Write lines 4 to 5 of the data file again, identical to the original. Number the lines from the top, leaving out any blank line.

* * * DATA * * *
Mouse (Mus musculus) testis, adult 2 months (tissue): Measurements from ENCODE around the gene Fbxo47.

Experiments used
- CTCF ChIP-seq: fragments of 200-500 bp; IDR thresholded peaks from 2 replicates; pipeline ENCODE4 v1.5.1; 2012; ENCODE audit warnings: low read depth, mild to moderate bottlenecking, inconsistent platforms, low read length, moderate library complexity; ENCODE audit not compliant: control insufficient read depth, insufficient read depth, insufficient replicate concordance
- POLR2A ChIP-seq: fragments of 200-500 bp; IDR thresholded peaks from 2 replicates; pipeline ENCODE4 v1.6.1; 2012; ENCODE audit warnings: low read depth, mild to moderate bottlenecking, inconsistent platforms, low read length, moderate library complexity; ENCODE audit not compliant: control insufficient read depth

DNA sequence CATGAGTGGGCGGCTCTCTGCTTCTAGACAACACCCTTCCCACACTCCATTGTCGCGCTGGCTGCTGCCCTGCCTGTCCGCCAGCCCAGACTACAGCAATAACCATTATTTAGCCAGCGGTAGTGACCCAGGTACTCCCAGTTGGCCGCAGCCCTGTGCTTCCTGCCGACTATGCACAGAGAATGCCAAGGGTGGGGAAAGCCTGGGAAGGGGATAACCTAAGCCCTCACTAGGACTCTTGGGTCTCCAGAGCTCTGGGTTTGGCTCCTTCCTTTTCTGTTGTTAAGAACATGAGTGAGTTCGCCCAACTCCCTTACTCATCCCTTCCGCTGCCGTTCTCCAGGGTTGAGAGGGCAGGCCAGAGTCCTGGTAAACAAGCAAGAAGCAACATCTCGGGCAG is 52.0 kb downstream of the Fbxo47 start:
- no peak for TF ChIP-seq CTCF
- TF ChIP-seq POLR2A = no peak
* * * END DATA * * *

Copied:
- POLR2A ChIP-seq: fragments of 200-500 bp; IDR thresholded peaks from 2 replicates; pipeline ENCODE4 v1.6.1; 2012; ENCODE audit warnings: low read depth, mild to moderate bottlenecking, inconsistent platforms, low read length, moderate library complexity; ENCODE audit not compliant: control insufficient read depth

DNA sequence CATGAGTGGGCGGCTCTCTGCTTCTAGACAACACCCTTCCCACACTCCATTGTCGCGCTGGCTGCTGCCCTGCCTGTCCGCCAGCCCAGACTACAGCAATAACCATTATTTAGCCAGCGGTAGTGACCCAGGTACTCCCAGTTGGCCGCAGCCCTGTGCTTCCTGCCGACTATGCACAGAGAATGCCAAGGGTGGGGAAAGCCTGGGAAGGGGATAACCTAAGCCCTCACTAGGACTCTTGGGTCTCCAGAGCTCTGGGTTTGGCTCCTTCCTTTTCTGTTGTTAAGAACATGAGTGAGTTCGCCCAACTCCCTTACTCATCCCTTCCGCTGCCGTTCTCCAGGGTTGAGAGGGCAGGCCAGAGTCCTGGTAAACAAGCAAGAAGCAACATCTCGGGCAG is 52.0 kb downstream of the Fbxo47 start: